When a beam of monochromatic light is passed through the transparent liquid or gases known as the scatterer, a small fraction of it is scattered due to the collision between the molecules of the scatterer and the photons of the light. It is explained by assuming that an energy level is formed like a complex between the molecule and the photon during a very short (About ~10⁻¹⁵ s interval of collision. 

The photons have energy hv, which is insufficient for molecules to make a transition from the ground electronic state with low vibrational and rotational states to the higher electronic state.

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Two cases are noticed depending upon whether the collision between the molecules and the photons are elastic or inelastic.

I. If the Collision is Elastic:

Suppose that the collision between the molecules and the photons is an elastic collision, then the total energy of the molecules and the photons will remain unchanged. This explains that the molecule will not get scattered completely without absorbing photon energy. In other words, the collision will merely induce forced oscillations in the molecule. This will result in unmodified lines and this kind of scattering of monochromatic light is known as the Rayleigh scattering.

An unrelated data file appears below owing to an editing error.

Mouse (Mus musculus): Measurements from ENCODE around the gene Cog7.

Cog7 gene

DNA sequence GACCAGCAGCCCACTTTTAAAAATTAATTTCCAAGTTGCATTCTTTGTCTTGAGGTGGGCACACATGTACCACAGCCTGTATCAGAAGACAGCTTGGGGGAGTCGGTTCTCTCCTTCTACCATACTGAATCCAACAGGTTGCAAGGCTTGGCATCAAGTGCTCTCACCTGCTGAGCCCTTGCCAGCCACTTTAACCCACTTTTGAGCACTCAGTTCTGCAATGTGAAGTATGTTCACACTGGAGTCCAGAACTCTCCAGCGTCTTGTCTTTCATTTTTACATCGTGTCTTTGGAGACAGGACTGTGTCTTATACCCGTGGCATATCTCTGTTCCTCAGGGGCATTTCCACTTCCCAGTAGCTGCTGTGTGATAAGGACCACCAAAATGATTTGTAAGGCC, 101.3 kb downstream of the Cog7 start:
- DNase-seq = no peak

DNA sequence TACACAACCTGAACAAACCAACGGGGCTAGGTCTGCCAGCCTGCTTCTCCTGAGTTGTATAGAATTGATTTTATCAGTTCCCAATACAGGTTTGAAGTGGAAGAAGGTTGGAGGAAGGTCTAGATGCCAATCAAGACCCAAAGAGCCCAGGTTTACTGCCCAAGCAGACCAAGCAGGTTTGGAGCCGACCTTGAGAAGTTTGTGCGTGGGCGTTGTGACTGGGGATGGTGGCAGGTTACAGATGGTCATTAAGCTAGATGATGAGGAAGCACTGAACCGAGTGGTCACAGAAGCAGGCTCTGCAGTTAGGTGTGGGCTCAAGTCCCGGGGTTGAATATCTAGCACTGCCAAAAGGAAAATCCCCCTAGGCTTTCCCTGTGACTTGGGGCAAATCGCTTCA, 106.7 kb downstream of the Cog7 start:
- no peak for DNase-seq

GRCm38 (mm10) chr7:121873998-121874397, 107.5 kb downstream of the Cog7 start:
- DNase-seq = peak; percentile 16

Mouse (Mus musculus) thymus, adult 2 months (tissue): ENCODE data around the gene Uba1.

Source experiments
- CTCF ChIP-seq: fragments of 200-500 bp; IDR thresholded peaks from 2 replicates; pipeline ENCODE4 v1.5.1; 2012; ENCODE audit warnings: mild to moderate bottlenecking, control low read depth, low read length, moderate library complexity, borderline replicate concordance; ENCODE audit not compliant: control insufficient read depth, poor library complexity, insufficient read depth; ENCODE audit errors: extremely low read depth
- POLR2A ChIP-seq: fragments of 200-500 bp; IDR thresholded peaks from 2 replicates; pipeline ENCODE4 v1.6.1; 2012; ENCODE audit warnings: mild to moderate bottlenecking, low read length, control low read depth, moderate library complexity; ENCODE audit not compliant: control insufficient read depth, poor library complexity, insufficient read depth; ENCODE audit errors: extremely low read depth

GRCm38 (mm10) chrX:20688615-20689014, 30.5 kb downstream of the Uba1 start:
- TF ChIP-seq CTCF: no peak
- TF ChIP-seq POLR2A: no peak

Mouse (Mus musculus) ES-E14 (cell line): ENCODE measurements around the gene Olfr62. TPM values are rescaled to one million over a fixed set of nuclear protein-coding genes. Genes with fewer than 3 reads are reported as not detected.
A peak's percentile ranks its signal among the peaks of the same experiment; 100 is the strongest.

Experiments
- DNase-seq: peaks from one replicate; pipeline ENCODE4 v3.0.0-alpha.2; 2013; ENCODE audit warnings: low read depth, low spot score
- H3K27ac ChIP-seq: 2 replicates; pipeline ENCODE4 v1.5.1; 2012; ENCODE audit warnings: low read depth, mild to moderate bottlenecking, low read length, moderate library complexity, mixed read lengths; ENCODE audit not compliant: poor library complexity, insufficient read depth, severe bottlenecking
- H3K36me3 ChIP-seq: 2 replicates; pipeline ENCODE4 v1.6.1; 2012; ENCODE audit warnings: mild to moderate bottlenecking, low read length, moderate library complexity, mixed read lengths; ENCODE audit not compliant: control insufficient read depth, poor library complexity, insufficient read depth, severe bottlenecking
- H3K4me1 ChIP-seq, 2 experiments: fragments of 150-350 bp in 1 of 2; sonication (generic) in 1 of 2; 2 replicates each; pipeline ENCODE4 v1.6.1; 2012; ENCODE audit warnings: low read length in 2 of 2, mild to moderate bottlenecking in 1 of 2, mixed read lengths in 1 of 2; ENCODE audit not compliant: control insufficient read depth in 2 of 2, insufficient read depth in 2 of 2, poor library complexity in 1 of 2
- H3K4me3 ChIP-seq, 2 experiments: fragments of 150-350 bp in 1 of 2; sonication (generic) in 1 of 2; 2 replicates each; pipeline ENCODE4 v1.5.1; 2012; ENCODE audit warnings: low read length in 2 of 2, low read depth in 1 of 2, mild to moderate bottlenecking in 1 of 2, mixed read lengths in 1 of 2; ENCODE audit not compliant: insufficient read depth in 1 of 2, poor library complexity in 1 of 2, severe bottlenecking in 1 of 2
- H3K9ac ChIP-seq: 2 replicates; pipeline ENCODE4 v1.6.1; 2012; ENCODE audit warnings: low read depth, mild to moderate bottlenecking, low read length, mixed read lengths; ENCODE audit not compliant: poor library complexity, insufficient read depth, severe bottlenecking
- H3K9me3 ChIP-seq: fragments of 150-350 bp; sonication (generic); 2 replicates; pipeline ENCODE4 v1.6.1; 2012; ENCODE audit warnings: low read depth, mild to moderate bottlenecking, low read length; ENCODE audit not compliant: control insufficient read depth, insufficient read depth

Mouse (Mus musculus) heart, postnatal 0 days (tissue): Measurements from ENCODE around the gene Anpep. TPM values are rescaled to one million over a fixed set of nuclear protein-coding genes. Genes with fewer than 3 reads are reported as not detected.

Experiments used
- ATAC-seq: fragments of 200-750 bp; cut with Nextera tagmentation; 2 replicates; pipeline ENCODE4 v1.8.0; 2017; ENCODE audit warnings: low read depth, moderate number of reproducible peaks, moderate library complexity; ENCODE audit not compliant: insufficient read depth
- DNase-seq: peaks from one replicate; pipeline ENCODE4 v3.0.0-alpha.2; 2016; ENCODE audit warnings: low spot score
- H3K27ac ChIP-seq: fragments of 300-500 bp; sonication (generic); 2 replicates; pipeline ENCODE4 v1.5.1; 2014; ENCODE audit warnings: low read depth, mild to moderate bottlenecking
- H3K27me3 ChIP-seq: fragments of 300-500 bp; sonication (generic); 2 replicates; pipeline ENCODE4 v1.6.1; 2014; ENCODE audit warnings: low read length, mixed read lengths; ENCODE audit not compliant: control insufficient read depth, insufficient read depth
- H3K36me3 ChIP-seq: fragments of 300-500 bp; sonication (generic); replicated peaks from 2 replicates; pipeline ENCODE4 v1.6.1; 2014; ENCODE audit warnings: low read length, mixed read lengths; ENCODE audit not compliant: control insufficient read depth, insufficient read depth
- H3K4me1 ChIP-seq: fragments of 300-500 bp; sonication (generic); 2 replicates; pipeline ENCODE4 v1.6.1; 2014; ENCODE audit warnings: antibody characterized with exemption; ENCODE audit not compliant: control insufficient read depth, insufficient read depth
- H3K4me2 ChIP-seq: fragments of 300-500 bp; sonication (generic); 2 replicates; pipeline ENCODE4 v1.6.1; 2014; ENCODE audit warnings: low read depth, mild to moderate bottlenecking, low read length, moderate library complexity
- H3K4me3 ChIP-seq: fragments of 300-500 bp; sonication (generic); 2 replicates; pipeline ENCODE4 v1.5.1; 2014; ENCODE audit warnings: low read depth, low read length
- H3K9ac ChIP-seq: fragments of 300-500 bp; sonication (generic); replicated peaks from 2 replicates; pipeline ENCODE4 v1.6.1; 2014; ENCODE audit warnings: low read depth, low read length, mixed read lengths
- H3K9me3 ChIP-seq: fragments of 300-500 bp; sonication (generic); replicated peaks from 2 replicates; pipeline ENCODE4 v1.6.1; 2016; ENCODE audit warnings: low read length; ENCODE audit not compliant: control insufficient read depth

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II. If the Collision is Inelastic:

If the collision between the molecule and the photon is inelastic in nature then, there will be the exchange or transfer of energy between the molecule and the photons. This case is further studied by subdividing into two special cases that will lead to the explanation of the formation of stokes and anti-stokes lines.

1. The molecule is in the lower vibrational and rotational level before the collision and is present in any one of higher rotational- vibrational state of the same level (as allowed by selection rules) after Excitation and emission of a photon. Thus, the molecule absorbs or gains energy equal to the difference in the two energy levels involved. Because the energy is supplied by a photon of the incident light, the frequency of the emitted photon is less. The above explanation can be understood by the following diagram given below.